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Terrorism and natural disasters are putting pharmacists into the forefront of emergency medical care, prompting pharmacy schools to expand their curriculum.
Four clinical pharmacy professors shared their personal experiences at the American Association of Colleges of Pharmacy (AACP) annual meeting in Orlando last month to help instructors integrate emergency preparedness in their course development.
Jeffrey Bratberg, a professor at the University of Rhode Island College of Pharmacy, is part of the state's Disaster Medical Assistance Team. He was sent to an area near the New Orleans Superdome, where he and his team immunized more than 1,000 people exposed to hepatitis and tetanus. They later moved to Jefferson Hospital, where, he said, "there were no phones, no computers, and lots of people wearing guns to welcome you." They worked in 100-degree heat, had no sterile water, and many of the team members became ill. "We treated people with seizure disorders, bacterial infections from the contaminated water, as well as victims of violence," he recalled.
"I never said no," Lust said. "There's no room for ego in a disaster. We burned through antibiotics and lots of drugs." Most of the animals came in dehydrated, and loaded with fleas and ticks. "You have to be prepared to be prepared. You have to have problem-solving skills and be intelligent."
Colleen M. Terriff, a clinical pharmacy professor at Washington State University, was part of a team that coordinated a citywide exercise to train caregivers on how to handle a local exposure to a biological agent. An anthrax letter, which turned out to be a hoax, prompted officials in Spokane to mobilize pharmacists in training for handling bioterrorism emergencies. Third-year pharmacy students were used in the first exercise that involved 18 agencies. To increase the realism of training, more than 823 people were vaccinated with FluMist, and retired cardiologists were on hand to ask tough medical questions.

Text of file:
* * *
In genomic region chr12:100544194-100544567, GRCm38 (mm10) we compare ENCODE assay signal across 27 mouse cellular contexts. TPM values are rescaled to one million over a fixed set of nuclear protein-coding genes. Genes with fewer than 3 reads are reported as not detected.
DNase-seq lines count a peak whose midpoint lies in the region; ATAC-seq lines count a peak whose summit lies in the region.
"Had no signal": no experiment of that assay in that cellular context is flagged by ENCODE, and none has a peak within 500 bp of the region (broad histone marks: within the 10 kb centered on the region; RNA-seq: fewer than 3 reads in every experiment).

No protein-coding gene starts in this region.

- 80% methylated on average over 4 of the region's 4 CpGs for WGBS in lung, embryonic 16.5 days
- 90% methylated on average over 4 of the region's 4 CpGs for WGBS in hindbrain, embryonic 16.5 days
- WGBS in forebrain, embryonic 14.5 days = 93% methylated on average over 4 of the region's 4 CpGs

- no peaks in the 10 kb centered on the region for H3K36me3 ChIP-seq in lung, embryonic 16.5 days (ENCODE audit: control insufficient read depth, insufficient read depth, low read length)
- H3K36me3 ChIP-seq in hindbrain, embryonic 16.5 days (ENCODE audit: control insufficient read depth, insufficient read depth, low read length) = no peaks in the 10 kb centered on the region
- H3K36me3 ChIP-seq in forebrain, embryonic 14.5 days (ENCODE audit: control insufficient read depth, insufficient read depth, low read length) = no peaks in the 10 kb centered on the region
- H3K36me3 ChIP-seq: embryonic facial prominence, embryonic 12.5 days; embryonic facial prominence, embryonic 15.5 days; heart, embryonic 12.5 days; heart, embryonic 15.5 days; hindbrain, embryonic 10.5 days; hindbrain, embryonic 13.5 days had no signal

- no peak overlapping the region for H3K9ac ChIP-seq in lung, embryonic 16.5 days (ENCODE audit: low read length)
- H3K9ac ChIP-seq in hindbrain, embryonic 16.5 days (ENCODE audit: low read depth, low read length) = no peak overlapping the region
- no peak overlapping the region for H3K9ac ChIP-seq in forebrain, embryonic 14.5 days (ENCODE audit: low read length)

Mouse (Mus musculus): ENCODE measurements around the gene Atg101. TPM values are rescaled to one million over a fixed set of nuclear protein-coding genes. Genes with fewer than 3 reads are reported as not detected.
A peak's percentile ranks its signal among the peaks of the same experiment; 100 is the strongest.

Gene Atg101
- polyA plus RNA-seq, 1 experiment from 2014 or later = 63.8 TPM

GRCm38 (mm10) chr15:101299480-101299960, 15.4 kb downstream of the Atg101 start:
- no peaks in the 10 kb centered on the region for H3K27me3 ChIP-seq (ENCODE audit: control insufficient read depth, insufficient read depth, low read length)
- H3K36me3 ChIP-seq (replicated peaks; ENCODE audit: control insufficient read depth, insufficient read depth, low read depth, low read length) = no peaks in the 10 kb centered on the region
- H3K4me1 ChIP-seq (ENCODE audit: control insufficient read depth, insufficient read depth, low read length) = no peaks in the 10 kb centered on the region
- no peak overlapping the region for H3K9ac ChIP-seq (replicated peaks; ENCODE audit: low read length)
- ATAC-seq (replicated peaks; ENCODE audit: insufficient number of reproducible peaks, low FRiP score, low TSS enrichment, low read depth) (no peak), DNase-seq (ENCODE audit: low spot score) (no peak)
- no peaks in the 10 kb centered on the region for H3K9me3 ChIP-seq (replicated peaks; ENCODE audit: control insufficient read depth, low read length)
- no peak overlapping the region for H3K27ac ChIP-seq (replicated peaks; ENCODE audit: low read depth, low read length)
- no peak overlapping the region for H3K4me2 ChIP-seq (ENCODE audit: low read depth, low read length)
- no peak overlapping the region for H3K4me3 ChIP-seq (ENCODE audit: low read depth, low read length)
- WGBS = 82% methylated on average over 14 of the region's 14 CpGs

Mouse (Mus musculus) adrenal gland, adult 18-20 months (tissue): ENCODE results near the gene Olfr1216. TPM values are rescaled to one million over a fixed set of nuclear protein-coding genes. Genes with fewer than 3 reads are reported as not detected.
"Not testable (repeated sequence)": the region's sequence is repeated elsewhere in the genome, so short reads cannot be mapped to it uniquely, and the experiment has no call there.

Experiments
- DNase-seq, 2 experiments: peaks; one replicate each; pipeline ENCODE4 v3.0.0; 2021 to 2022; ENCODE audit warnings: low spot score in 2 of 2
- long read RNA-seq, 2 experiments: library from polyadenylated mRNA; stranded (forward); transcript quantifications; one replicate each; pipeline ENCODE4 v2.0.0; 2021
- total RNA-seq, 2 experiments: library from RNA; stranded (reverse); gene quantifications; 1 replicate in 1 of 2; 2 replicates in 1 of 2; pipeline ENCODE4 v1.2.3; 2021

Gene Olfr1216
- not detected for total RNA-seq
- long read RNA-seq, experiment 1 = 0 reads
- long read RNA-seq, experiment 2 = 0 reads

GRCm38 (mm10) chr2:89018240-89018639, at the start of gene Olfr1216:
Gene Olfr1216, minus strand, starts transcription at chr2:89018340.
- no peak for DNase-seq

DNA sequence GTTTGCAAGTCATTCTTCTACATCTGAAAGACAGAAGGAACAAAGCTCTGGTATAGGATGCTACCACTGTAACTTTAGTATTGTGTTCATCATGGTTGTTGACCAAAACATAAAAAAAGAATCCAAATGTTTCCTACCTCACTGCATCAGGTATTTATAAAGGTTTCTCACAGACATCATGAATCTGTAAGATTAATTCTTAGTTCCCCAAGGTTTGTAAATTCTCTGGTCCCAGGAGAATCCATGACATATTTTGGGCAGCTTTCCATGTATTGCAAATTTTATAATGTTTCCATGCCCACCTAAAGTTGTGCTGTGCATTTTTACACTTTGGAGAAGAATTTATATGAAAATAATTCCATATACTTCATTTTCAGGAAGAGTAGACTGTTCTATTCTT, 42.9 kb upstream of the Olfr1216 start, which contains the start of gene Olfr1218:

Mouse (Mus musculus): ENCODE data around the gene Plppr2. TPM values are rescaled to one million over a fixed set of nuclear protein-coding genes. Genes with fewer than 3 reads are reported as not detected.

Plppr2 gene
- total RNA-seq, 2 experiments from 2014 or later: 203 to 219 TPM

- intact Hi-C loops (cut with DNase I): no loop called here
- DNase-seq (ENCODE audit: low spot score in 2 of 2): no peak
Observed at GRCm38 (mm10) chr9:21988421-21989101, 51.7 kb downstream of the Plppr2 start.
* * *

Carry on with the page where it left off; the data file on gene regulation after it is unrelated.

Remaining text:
"Bioterrorism and disaster preparedness are now encouraged in pharmaceutical sciences," said Brenda S. Bray, assistant professor of pharmacotherapy at Washington State University. "It is important to develop leadership skills and to help student pharmacists believe in themselves and their role in emergency preparedness."
Terriff said it is important for pharmacists, in the event of a disaster, to know how to be creative, innovative, think critically, and stay flexible and adaptable.
On a related note, a new guide designed to help pharmacists respond to pandemic influenza has been created through a collaboration by the American Pharmacists Association, ASHP, and the National Association of Chain Drug Stores Foundation. Accessible on any of these organizations' Web sites, it details how pharmacies can help raise awareness and educate the public in the fight against a pandemic and how planning by pharmacists and others can reduce the impact of the disease.
THE AUTHOR is a writer based in Florida.